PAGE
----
Sector is changing
Are shale and biomethane the future of gas industry?
Local gas produced by local people
Could shale and biomethane represent the future of gas? That was the speculation at the 2017 Future Energy Scenarios event. Here, we will look at each of these sources of gas to find out just how they are being used and if they have the potential to become the most used form of gas of the future.
The benefits and longevity of shale gas
Shale gas and its extraction are hot topics in both mainstream and industry-specific news, with the practice of hydraulic fracturing — or fracking — being strongly debated day by day. On one side, the UK government has argued that shale gas stands to deliver the nation with increased energy security, growth and jobs.
However, there is a counter argument that the method for extracting shale gas — which involves water being injected into ‘shale’ rock formations at a high pressure to extract gas — runs the risk of having a ruinous impact on the environment. The process is also very expensive.
Another source of criticism regards fossil fuels. Many critics vehemently believe that the fracking technique extends fossil fuel use, as well as heightens the risk of water being polluted. What’s more, some even attest that the process can cause earthquakes.
Steve Mason, of cross-party pressure group Frack Free United, underlined: “This Tory government is backing fracking and forging on with a ludicrous dirty energy policy. It is time for them to wake up and listen to their own reports, the voice of the public in areas under threat and halt all fracking activity now.”
But what about fracking around the world? Have there been any successes regarding fracking? In the US, it wasn’t too long ago that the nation was importing large amounts of oil and gas. That changed when the country discovered the effectiveness of extracting shale gas, with the nation is now self-sufficient and exporting gas.
Could the UK enjoy similar success and fortune? In the UK, we import over 50% of the gas we require from overseas sources. However, a report by the British Geology Society published in 2012 suggested that there is a resource estimate of around 1,327 trillion cubic feet found throughout the UK that we could retrieve via fracking.
Ineos’ CEO, Jim Ratcliffe, whose company has licences to frack in the UK in an area measuring one million acres, was also keen to point out to The Guardian: “The future for manufacturing in the UK will look quite gloomy if we don’t exploit shale. I can’t see otherwise what is going to arrest the decline in British manufacturing.”
But which side of the debate will dominate in the years to come?
The benefits and longevity of biomethane gas
A major advantage of biomethane that will be a big bonus to many people is its eco-friendliness. This is because the gas occurs naturally from the anaerobic digestion of organic matter, which can be sourced from manure, organic waste, sewage and both dead animal and plant matter. Biomethane is also a sustainable method of sourcing gas that means those in the industry will not need to rely on extracting natural gas from the ground, as the two are the same type of gas.
Currently, the UK is enjoying success with this form of energy. For instance, Severn Trent Water were successful in opening a facility at its Minworth Sewage Treatment Works in 2014, whereby biogas from the anaerobic digestion process is converted so that it can be used within the domestic gas supply.
The facility was the largest gas-to-grid plant found in the UK at the time of its opening, with 1,200 cubic metres of biogas able to be converted into 750 cubic metres of biomethane each hour. This biomethane can then be injected into the National Gas Grid.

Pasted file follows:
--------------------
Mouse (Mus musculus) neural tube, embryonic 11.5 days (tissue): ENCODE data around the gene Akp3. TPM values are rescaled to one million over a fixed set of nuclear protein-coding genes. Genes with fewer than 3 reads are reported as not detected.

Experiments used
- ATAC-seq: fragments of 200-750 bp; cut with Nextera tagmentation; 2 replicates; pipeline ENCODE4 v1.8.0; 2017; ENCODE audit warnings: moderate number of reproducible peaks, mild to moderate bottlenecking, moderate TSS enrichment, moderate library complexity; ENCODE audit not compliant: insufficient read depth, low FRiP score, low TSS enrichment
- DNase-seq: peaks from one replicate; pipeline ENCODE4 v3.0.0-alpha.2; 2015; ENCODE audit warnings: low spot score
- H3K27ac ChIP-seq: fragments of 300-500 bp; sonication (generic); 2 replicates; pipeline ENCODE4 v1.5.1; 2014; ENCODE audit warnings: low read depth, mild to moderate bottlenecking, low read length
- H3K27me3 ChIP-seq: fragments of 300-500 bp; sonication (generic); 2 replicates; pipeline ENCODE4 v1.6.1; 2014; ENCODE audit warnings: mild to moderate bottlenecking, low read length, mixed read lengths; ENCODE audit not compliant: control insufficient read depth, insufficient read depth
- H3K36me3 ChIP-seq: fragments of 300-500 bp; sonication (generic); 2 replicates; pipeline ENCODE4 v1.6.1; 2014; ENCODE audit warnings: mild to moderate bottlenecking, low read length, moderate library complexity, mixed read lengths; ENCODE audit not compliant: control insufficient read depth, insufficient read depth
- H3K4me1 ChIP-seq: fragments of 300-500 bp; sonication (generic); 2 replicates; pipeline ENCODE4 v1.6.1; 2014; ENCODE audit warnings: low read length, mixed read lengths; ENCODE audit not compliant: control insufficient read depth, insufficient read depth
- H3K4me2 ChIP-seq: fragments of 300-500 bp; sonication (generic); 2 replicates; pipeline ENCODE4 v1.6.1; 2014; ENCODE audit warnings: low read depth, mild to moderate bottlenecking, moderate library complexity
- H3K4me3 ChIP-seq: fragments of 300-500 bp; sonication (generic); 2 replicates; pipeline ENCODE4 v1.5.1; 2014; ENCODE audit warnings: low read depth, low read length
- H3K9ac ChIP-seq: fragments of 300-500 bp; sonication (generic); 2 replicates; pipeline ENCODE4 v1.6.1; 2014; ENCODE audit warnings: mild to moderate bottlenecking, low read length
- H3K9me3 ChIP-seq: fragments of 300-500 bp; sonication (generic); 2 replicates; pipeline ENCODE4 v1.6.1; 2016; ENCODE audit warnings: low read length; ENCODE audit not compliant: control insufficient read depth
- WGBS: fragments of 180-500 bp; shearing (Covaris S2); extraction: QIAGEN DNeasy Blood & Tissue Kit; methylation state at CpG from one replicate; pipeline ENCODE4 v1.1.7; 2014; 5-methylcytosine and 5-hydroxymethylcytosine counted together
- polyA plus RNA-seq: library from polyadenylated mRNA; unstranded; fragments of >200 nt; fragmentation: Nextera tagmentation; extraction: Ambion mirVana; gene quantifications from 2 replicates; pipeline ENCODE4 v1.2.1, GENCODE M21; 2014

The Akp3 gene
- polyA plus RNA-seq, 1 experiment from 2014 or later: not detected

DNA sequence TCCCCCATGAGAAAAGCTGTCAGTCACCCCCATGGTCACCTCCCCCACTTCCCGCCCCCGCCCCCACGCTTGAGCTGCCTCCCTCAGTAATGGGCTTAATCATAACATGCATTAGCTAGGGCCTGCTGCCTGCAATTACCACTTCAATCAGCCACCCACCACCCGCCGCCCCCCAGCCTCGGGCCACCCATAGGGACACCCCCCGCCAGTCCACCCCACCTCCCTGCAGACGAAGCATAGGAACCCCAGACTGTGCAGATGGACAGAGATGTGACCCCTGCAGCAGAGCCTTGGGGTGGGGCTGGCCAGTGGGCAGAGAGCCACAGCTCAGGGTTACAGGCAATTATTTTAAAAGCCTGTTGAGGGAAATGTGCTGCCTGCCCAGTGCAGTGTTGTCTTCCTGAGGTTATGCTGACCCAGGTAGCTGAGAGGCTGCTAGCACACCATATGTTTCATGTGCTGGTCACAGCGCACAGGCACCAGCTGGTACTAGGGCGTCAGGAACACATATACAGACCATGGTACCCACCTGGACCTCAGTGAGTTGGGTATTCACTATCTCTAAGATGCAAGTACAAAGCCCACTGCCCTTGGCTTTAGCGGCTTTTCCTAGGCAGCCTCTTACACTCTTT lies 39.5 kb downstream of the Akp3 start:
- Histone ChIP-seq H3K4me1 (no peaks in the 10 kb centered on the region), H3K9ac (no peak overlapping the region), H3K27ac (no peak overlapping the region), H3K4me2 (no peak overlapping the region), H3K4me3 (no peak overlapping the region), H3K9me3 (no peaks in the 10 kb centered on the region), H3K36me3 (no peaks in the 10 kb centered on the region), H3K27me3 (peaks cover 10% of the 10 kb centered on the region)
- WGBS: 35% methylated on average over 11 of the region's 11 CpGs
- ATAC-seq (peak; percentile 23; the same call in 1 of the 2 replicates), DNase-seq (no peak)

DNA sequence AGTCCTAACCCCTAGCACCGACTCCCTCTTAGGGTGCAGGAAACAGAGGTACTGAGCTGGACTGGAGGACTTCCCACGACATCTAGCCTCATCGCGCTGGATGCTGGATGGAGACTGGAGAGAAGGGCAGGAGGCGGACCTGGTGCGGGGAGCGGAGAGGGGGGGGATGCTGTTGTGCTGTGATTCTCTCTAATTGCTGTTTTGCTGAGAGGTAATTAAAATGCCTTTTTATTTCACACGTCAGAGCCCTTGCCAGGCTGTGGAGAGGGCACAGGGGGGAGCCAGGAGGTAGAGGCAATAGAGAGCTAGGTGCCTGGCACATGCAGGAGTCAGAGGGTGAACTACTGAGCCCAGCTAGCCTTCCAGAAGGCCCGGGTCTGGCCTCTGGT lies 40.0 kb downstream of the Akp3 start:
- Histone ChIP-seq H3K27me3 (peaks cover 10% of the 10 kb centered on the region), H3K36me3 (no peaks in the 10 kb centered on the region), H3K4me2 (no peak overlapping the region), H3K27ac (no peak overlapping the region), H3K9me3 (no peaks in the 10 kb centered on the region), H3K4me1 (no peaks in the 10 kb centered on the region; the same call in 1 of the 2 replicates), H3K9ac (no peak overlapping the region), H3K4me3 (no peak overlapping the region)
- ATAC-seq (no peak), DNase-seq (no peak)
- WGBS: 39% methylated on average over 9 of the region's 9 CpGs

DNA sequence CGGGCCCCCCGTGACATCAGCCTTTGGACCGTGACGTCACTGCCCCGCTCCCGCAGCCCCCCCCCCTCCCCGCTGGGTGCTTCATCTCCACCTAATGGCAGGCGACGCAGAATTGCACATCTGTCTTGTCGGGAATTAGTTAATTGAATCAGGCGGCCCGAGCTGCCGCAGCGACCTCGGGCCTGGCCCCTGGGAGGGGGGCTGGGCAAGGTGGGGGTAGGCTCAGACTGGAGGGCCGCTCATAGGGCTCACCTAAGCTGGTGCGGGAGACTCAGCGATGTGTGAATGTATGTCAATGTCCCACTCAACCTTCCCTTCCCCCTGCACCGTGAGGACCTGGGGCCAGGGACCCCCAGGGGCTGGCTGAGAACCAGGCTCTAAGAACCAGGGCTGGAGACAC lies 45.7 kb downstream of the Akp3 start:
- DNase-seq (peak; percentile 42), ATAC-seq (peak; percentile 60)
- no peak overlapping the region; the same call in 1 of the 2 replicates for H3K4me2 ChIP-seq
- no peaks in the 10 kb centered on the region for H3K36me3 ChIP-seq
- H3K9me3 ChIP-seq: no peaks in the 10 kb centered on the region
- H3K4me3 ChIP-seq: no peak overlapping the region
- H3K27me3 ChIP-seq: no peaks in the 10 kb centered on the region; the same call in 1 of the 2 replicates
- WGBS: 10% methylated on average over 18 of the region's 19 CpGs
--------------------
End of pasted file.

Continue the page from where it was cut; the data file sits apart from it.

“As part of the sewage treatment process, sewage sludge is produced. At Minworth we feed this to our 16 anaerobic digesters, or ‘concrete cows’, which work like giant cow’s stomachs to digest the waste material to produce energy in the form of gas,” explained Severn Trent Water’s renewable energy development manager regarding the setup of the Minworth Sewage Treatment Works gas-to-grid plant.
They continued: “Currently, we use 40 per cent of this energy to make electricity, but more can be done – that’s where this new process comes in. With treatment, gas from sewage is made clean enough and at the right consistency to be injected into the gas supply network to power homes in the area. It’s local gas produced from local people.”
Around 12 months after the opening of the new Minworth Sewage Treatment Works gas-to-grid facility, Sainsbury’s made history by making its Cannock superstore the first to be powered entirely by the food waste created by the retailer! Before the change to its Cannock store in 2015, Sainsbury’s operated on the following principles based on its clear policy of zero operational waste to landfill:
* Unsold food that was not fit for humans was turned into animal feed.
* Unsold food still suitable for humans would be given to charities.
* Surplus unsold food was delivered to Biffa’s advanced anaerobic digestion facility in Cannock, where it is broken down to create biomethane gas. This gas is then used to generate electricity.
However, both Biffa and Sainsbury’s soon took advantage of their close proximity. The two companies created and installed a 1.5km cable between the pair of buildings so that the plant can provide a direct supply of renewable electricity to the superstore.
Although around £280,000 of investment was required for the project to be completed — a cost covering the setup of power cables, switch gears and the covering of all legal fees — Sainsbury’s estimated that it had the potential to save in the region of £140,000 in just one year due to relying less on the National Grid for day-to-day power supplies.
Could data like this show how valuable biomethane can be to the future of UK gas?